Jelena Alonso Tells the Narrative Behind the Numbers

As vice president and chief accounting officer, Jelena Alonso takes an artful approach to accounting by sharing the compelling story about the NYRA’s wins and how it can improve

Jelena Alonso, The New York Racing AssociationPhoto: Adam Coglianese

Jelena Alonso is an accountant by trade and a storyteller by vocation. As vice president and chief accounting officer at the New York Racing Association (NYRA), she believes her role is not only numbers and statistics but also to weave the data into the larger business narrative.

Her unique approach originated from her background in music. At first planning to pursue a degree in music theatre, Alonso quickly realized she was on the wrong path, signed up for some business classes, and learned she had a knack for accounting. This was not as big of a surprise as it would seem. “Music and math are very similar—they use the same side of the brain and require you to count,” Alonso says. “They’re both about creative storytelling. Music tells a story set to the counts. Accounting tells a business story set to numbers.”

She began her career as an auditor at PricewaterhouseCoopers. While there, she learned she wanted to be in-house, where she could influence strategy and be an agent for positive change. “I audited companies in many different industries,” she says. “A big aha moment was when I realized that I was always checking someone else’s work. I regularly saw processes and account schedules and reconciliations that could be improved. I had an itch to fix things.”

Alonso’s philosophy of accounting as storytelling deepened at PwC. “The CFOs and accountants who caught my attention were the ones who really told a story and took me away from the numbers,” Alonso says. When she began delivering reports in her career, she followed suit, always referencing the larger narrative behind the numbers. “I never want to just say ‘revenue went up 2 percent’—that’s boring! I want to say why it went up. I always try to dig a little deeper and get to the color behind it.”

“Music and math are both about creative storytelling. Music tells a story set to the counts. Accounting tells a business story set to numbers.”

When an opportunity opened up at NYRA in 2009, she jumped at the chance. “I’m a Long Island girl and was eager to get out of the city and be able to work on this beautiful racetrack,” she says. She relied on her background in auditing to quickly get up to speed at NYRA, going line by line to understand where each item came from and how it fit into the larger business.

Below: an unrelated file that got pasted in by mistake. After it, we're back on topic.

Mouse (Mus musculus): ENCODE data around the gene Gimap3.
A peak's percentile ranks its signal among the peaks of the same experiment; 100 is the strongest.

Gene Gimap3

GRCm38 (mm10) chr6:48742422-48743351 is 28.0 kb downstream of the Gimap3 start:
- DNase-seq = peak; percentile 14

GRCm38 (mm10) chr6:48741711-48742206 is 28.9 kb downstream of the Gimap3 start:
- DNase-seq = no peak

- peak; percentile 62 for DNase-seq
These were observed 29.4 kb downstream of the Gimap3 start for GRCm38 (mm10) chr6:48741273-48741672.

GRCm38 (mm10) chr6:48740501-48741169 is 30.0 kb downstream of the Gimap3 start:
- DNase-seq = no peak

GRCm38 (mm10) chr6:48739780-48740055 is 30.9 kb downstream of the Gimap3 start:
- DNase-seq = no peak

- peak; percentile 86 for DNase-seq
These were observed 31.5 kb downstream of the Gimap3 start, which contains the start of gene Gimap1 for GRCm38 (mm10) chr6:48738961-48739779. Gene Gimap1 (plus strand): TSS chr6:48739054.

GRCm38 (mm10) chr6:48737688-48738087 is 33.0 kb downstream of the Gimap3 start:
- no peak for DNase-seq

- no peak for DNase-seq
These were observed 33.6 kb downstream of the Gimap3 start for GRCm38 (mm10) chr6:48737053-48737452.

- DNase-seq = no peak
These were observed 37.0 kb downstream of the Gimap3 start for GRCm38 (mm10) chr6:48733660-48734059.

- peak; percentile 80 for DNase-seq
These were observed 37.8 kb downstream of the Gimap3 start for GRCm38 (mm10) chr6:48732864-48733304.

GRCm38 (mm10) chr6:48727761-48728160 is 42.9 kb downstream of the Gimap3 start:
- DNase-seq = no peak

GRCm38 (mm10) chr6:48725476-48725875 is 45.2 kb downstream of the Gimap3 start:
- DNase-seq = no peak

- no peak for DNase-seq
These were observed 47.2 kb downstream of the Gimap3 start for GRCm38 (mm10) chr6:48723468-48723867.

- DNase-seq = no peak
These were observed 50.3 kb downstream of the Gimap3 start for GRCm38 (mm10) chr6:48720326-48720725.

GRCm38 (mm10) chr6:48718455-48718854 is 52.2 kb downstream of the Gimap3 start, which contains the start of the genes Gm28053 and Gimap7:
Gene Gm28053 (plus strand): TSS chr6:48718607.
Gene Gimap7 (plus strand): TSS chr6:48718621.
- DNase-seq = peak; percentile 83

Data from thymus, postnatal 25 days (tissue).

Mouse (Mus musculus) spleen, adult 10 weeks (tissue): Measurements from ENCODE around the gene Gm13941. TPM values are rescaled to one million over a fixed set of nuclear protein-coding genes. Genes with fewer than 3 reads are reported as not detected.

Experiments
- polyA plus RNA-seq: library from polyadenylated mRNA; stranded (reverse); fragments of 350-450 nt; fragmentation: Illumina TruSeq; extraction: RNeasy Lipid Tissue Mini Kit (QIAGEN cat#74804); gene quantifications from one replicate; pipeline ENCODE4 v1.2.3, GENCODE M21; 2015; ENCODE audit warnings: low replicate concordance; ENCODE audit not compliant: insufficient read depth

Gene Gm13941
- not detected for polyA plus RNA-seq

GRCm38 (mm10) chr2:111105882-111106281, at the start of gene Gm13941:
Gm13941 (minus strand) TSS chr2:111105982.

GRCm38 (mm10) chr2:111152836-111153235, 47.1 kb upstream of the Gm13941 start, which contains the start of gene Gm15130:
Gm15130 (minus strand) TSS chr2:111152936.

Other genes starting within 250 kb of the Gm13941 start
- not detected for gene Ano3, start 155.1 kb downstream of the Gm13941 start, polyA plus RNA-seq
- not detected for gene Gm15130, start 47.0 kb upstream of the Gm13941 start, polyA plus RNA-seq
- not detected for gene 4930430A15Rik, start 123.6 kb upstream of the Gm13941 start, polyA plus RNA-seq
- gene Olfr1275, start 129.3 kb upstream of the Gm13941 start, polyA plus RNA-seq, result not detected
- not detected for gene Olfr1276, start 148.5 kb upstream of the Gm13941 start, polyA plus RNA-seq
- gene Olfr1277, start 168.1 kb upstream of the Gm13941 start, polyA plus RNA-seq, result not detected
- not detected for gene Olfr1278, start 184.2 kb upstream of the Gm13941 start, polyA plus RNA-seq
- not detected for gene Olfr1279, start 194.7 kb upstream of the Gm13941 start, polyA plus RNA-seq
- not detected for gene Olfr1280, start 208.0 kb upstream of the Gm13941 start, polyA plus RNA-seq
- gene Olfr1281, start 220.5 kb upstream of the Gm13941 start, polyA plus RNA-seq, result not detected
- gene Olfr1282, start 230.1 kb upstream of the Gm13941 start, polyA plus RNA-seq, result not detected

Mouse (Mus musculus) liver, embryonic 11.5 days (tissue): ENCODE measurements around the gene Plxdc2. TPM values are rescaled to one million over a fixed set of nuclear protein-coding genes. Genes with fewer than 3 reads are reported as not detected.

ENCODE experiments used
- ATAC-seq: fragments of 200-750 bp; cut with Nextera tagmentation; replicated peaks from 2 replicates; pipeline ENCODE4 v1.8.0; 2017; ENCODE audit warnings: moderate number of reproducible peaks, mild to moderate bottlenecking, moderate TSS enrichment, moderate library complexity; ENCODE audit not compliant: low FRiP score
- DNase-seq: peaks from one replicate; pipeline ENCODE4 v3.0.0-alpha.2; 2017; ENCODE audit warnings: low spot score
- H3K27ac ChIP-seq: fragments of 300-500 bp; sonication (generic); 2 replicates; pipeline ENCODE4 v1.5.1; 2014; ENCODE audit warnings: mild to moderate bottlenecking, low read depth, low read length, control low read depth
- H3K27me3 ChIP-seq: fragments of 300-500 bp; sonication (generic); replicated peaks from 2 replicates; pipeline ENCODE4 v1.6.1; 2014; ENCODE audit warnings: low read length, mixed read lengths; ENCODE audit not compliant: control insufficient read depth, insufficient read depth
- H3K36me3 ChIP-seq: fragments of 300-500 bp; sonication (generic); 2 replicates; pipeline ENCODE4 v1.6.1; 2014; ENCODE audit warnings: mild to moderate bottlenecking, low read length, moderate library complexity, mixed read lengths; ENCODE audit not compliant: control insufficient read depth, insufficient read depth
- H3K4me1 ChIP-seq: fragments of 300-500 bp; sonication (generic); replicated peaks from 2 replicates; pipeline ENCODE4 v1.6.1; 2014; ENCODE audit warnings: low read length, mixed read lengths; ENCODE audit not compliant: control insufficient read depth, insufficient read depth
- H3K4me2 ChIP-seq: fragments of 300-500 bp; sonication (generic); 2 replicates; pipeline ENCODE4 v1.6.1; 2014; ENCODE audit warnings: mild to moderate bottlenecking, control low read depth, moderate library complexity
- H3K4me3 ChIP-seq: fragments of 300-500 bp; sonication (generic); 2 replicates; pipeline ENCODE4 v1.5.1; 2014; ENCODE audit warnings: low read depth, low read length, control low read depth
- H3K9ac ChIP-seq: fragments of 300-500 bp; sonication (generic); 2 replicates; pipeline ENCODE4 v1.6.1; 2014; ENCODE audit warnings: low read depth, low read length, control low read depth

In her current role, Alonso oversees all accounting functions, as well as financial compliance with regulations, and cost savings for NYRA, which operates three racetracks. Her accounting oversight includes the finances stemming from the organization’s racetrack, gambling, concessions, TV broadcasting, parking, and ticket sales operations.

In other words, it’s a complex business. “There’s a lot of information from all these different areas that needs to be captured and reported correctly,” Alonso says, noting that as a quasi-governmental agency and a gambling institution, is heavily regulated. “There are many statutes I have to be compliant with regarding racing, gambling, and anti-money laundering laws. Having so much money moving through here translates to a big focus on internal controls, particularly over financial reporting.”

Alonso always has an eye out for process improvements and works with CEO David O’Rourke and other senior managers to drive strategy and innovation. In reporting numbers, she still relies on storytelling and has taught her team to do the same. “It’s important to be technically correct as an accountant, but I also teach my team to really understand the results so they can tell the larger business story behind the numbers. It’s not just about putting numbers in place, it’s about translating them into business trends, driving operational efficiencies, and improving profits. It’s about making the story timely and interesting and talking to the audience in English, not financial language.”

“Anytime I ask why we do something a certain way and I hear this is how it’s always been done, that triggers me to think there’s a better and more efficient way forward.”

Alonso’s improvements to business operations at NYRA include her work on an RFP for software to manage and centralize sponsorships sales, which include seating, signage, races, and TV spots, among other things. “With new revenue recognition rules, it’s important to capture all the data in one place so we can account for it correctly,” she says. This software will also help operations run more smoothly. Salespeople will always have accurate information on what’s available for sponsorship at what rate and individual departments, from ticketing to the TV crew, can fulfill sponsorships as contracted. The software is expected to roll out in 2020.

Racing is an old business, and Alonso relishes the challenge to update and fix outdated, inefficient, or broken processes. “I’m still constantly asking questions,” she says. “Anytime I ask why we do something a certain way and I hear this is how it’s always been done, that triggers me to think there’s a better and more efficient way forward.”

Alonso doesn’t see her career at NYRA as all that different from her original aspirations in musical theatre. “Belmont Park is right outside my door, and my office overlooks the paddocks. I get to see those beautiful animals every single day,” she says. “I really think of our business as putting on a show.”